Wednesday, August 11, 2010
Koreans Dug out Records on Merging with Japan
With records from Japanese archive, Korean scholars believed the annexation treaty of 1910 was illegal due to technicality, probably a trick planted by then Korean King himself.
The discrepancies is obvious when placing the Japanese and Korean versions of the treaty side by side. The Japanese version was signed by the then Japanese emperor along the Japanese state stamp. However, the Korean version bears no signature of the Korean King, and the stamp was not right. The stamp was usually used in daily operational matters, rather than the state stamp used for important issue.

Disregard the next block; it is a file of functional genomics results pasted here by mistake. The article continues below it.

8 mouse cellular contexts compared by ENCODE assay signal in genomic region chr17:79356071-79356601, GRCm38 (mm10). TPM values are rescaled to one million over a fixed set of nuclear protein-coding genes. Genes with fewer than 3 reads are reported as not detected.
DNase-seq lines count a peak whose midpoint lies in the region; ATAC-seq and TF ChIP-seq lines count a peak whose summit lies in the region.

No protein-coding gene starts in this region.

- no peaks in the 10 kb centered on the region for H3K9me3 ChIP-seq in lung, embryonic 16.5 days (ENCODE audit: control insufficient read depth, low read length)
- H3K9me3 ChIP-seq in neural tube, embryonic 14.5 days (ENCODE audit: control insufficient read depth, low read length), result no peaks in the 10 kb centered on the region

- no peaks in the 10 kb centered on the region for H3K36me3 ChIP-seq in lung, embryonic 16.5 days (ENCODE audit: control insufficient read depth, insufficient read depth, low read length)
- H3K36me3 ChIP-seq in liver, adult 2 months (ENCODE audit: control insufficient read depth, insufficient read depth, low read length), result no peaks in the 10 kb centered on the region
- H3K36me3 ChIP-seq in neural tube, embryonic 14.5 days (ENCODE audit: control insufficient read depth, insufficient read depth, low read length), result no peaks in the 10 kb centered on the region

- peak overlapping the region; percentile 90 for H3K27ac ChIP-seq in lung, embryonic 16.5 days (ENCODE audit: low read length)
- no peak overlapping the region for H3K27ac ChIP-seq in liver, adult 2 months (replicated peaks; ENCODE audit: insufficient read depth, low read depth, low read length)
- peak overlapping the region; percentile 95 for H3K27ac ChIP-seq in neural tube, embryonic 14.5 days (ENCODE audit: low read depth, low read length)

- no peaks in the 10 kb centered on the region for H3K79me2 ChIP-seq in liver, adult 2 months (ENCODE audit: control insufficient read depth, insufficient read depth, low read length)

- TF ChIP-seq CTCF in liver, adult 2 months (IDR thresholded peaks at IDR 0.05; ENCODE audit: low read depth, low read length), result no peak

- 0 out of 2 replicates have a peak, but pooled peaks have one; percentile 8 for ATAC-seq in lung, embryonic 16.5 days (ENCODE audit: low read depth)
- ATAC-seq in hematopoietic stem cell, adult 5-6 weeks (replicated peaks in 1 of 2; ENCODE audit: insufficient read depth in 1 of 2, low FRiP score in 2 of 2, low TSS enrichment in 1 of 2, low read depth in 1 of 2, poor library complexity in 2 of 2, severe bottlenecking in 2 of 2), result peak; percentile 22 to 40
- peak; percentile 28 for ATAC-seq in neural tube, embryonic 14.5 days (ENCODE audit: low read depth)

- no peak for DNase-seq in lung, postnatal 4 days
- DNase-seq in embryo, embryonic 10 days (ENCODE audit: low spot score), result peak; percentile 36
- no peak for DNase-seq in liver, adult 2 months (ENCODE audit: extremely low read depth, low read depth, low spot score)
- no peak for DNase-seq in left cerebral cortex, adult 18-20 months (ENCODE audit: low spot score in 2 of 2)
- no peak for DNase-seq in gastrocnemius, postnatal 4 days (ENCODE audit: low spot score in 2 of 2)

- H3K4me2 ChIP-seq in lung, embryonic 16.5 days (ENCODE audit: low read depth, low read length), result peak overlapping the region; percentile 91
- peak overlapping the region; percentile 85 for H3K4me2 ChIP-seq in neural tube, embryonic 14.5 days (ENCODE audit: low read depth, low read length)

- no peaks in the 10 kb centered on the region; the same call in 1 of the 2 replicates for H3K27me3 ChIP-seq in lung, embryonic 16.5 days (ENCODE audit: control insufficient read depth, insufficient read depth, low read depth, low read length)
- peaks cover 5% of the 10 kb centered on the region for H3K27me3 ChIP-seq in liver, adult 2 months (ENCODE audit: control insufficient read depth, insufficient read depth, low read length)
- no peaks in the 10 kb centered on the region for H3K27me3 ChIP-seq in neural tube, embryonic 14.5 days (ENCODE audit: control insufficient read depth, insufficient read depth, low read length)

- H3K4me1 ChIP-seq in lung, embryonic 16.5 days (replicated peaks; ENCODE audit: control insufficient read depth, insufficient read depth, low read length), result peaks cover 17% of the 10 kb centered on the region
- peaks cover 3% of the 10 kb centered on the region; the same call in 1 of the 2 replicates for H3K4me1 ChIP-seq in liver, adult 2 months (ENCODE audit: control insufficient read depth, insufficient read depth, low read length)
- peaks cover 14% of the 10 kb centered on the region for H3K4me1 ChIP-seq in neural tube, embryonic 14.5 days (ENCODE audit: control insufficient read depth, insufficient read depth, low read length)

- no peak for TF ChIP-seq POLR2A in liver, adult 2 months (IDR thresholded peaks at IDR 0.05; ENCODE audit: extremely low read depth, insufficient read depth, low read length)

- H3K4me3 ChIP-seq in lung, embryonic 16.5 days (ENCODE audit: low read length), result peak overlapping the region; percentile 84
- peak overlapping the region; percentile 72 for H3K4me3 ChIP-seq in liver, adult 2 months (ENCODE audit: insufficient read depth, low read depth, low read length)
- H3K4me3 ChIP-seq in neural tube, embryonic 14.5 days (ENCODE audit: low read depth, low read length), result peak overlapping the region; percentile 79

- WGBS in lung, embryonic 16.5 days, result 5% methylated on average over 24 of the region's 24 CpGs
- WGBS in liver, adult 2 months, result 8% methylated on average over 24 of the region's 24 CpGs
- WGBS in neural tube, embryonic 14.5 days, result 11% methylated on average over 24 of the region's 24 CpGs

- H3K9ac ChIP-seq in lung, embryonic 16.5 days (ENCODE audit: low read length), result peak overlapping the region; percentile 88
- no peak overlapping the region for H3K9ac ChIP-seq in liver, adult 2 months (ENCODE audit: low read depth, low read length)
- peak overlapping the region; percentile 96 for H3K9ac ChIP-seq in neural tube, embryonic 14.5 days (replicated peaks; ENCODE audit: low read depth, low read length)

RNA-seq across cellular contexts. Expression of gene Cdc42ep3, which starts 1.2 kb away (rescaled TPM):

Korean scholars argued the discovery an important evident that the annexation was not approved by the Korean King, as had been claimed by Japan. Korean scholars hope to nullify the treaty.
Historically Korean had been a tributary state of China for two thousand years until late nineteenth century when China lost a war with Japan in 1895. Korean gained the independent state status in name when under Japanese control, until the treaty of 1910 formally annexed it into Japan.